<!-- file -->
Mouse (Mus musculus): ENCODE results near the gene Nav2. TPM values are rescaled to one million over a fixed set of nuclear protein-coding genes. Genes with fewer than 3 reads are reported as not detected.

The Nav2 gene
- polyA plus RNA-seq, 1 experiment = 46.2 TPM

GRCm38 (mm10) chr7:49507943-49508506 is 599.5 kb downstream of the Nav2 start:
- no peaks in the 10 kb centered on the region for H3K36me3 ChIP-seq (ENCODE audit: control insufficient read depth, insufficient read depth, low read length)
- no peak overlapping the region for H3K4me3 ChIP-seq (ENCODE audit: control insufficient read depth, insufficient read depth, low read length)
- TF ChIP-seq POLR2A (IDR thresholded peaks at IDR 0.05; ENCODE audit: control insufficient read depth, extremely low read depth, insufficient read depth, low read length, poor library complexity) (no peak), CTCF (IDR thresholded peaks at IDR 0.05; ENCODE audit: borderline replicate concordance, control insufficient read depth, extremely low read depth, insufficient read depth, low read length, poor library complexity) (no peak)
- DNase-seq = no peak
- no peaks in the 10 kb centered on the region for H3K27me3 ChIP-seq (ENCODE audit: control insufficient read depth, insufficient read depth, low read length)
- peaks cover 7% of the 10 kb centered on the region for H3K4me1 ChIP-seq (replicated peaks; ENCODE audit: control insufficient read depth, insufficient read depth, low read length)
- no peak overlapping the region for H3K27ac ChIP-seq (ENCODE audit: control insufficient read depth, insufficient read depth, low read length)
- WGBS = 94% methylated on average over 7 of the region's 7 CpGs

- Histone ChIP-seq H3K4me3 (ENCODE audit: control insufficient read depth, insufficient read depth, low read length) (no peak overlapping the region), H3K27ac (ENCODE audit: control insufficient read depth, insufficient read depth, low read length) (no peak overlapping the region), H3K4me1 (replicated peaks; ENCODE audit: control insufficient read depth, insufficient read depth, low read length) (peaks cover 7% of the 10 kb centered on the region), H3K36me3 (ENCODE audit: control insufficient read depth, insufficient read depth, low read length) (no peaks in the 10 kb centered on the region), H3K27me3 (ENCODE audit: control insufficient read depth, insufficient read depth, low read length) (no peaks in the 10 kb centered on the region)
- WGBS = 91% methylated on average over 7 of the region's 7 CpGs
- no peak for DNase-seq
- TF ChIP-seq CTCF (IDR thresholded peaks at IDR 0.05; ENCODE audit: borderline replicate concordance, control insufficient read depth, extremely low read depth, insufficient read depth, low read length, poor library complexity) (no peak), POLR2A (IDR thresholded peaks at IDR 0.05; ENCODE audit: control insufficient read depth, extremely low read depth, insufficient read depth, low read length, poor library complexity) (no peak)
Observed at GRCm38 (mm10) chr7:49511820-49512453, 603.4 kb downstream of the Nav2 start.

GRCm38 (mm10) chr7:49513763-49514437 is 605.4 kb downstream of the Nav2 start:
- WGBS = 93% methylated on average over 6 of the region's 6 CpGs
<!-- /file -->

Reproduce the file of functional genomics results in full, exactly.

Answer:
Mouse (Mus musculus): ENCODE results near the gene Nav2. TPM values are rescaled to one million over a fixed set of nuclear protein-coding genes. Genes with fewer than 3 reads are reported as not detected.

The Nav2 gene
- polyA plus RNA-seq, 1 experiment = 46.2 TPM

GRCm38 (mm10) chr7:49507943-49508506 is 599.5 kb downstream of the Nav2 start:
- no peaks in the 10 kb centered on the region for H3K36me3 ChIP-seq (ENCODE audit: control insufficient read depth, insufficient read depth, low read length)
- no peak overlapping the region for H3K4me3 ChIP-seq (ENCODE audit: control insufficient read depth, insufficient read depth, low read length)
- TF ChIP-seq POLR2A (IDR thresholded peaks at IDR 0.05; ENCODE audit: control insufficient read depth, extremely low read depth, insufficient read depth, low read length, poor library complexity) (no peak), CTCF (IDR thresholded peaks at IDR 0.05; ENCODE audit: borderline replicate concordance, control insufficient read depth, extremely low read depth, insufficient read depth, low read length, poor library complexity) (no peak)
- DNase-seq = no peak
- no peaks in the 10 kb centered on the region for H3K27me3 ChIP-seq (ENCODE audit: control insufficient read depth, insufficient read depth, low read length)
- peaks cover 7% of the 10 kb centered on the region for H3K4me1 ChIP-seq (replicated peaks; ENCODE audit: control insufficient read depth, insufficient read depth, low read length)
- no peak overlapping the region for H3K27ac ChIP-seq (ENCODE audit: control insufficient read depth, insufficient read depth, low read length)
- WGBS = 94% methylated on average over 7 of the region's 7 CpGs

- Histone ChIP-seq H3K4me3 (ENCODE audit: control insufficient read depth, insufficient read depth, low read length) (no peak overlapping the region), H3K27ac (ENCODE audit: control insufficient read depth, insufficient read depth, low read length) (no peak overlapping the region), H3K4me1 (replicated peaks; ENCODE audit: control insufficient read depth, insufficient read depth, low read length) (peaks cover 7% of the 10 kb centered on the region), H3K36me3 (ENCODE audit: control insufficient read depth, insufficient read depth, low read length) (no peaks in the 10 kb centered on the region), H3K27me3 (ENCODE audit: control insufficient read depth, insufficient read depth, low read length) (no peaks in the 10 kb centered on the region)
- WGBS = 91% methylated on average over 7 of the region's 7 CpGs
- no peak for DNase-seq
- TF ChIP-seq CTCF (IDR thresholded peaks at IDR 0.05; ENCODE audit: borderline replicate concordance, control insufficient read depth, extremely low read depth, insufficient read depth, low read length, poor library complexity) (no peak), POLR2A (IDR thresholded peaks at IDR 0.05; ENCODE audit: control insufficient read depth, extremely low read depth, insufficient read depth, low read length, poor library complexity) (no peak)
Observed at GRCm38 (mm10) chr7:49511820-49512453, 603.4 kb downstream of the Nav2 start.

GRCm38 (mm10) chr7:49513763-49514437 is 605.4 kb downstream of the Nav2 start:
- WGBS = 93% methylated on average over 6 of the region's 6 CpGs